However, late in the evening that night we gathered ourselves for the vote, to stand in our places on behalf of the voters who sent us here. I remember talking to some of my Conservative colleagues because of us had all been doing the count. We had listened to the speeches. We watched members rise to declare their positions with some assertiveness. It seemed confirmed to us, not just those of us in the New Democratic Party but also some of my colleagues in the Conservative Party, that the vote was about to fail, that the extension of the mission would not happen.

I was in conversation with many in that party as to what would come next. They would have to make some plans. The higher ups and mucky-mucks in the PMO and all the rest would have to do something about the vote, which was about to fail.

Then I was given pause. I looked across the aisle at my Liberal colleagues on the opposition benches. I was filled with a moment of uncertainty. I was filled with a moment of fear. As I looked through the benches, there were not one or two members missing, as can happen, someone is sick, someone is away, something happens and they are unable to get here, a dozen were members missing. The member for LaSalle—Émard who had been here that afternoon debating this very motion—

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5:05 p.m.

Liberal

Scott Simms Bonavista—Gander—Grand Falls—Windsor, NL

Mr. Speaker, I rise on a point of order. Albeit I am no expert on House functions and the rules and procedures, but I do know that pointing out the absences of many members is highly illegal.

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5:05 p.m.

Conservative

The Acting Speaker Royal Galipeau

Illegal is a strong word, but nonetheless, generally it is understood by members that we do not point out the presence or the absence of members in the House.

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5:05 p.m.

Conservative

Garry Breitkreuz Yorkton—Melville, SK

Mr. Speaker, with all due respect, we can only point out the absence of people in the House at the present time. We may point out past absences, if I remember correctly.

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5:05 p.m.

NDP

Nathan Cullen Skeena—Bulkley Valley, BC

Mr. Speaker, I thank my colleague from the Conservatives. I believe we are correct that pointing out the absence of members in past votes is absolutely a correct thing to do. The record shows it, regardless of whether this is in my speech, or I point out that Liberal members were absent that night.

When the vote passed by a slim number of votes, I walked from this place, as did we all that night. I can remember the evening well. It was raining. I looked back upon Parliament, this great building we have constructed to represent our democracy, and wondered whether justice had been done. Had justice been done for our troops, for our men and women serving in the military? Had a true vote been cast?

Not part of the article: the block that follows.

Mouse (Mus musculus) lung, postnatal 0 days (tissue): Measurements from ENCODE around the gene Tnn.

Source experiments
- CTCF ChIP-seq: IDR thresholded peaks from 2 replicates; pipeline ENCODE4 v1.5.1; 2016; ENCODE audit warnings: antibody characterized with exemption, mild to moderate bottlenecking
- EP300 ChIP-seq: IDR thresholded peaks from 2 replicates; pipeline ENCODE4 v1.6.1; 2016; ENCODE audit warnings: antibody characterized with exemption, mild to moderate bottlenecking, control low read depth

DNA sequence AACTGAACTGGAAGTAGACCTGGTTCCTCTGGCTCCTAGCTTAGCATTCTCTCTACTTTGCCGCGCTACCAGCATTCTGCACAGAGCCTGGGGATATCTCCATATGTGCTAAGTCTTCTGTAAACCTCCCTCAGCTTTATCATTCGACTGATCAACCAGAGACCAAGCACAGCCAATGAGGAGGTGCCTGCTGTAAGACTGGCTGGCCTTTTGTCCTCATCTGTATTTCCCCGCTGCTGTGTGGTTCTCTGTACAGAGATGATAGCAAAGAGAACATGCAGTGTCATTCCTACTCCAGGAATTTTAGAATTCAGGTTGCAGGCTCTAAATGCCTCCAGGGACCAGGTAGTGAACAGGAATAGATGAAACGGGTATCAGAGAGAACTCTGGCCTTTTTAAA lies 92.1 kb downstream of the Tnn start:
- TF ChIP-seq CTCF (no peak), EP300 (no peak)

Members who choose not to be in their places, or to abstain, or to make themselves suddenly absent, who catch the parliamentary cold as they call it cynically, do a disservice to this place. It does a disservice to the efforts of our troops because they rely upon us to have the debate here.

They did not put themselves forward as elected members of Parliament. They did not run for office. They chose to join the military and, in doing so, represent our country in military action. Our job is to be here. It is to show up, do our homework, defend our positions and to stand with the courage of our convictions, be they for the mission or be they against.

This is important because there has been talk of some wonderful bipartisan harmony going on. While it may be true that the Liberals and Conservatives have chosen to join together on the extension of this mission, to suggest that there are no politics in a vote that is put forward at the end of a barrel of a confidence motion is absolutely ludicrous. In vote after vote we have seen from the so-called official opposition abstentions, absences and an unwillingness to vote, some this very afternoon on a motion of confidence.

It is important because it has been suggested that Canadians who have some concerns with this mission are somehow unpatriotic or unsupportive. Our top general said this was not true. This talk needs to stop in this place. We can be both supportive of the troops and not support this mission because we believe it is wrong for our country.

This is what the hon. member for Toronto—Danforth wrote to Échec à la guerre in Quebec: “We want to reiterate our support for your call for the withdrawal of Canadian troops from Afghanistan, particularly in the context of the global day of action to be held on March 15.”

We must provide clarity to the Canadian people as to what our intentions are and what supports our intentions. The New Democrats will not support an extension of this mission. We believe it to be wrong for our country.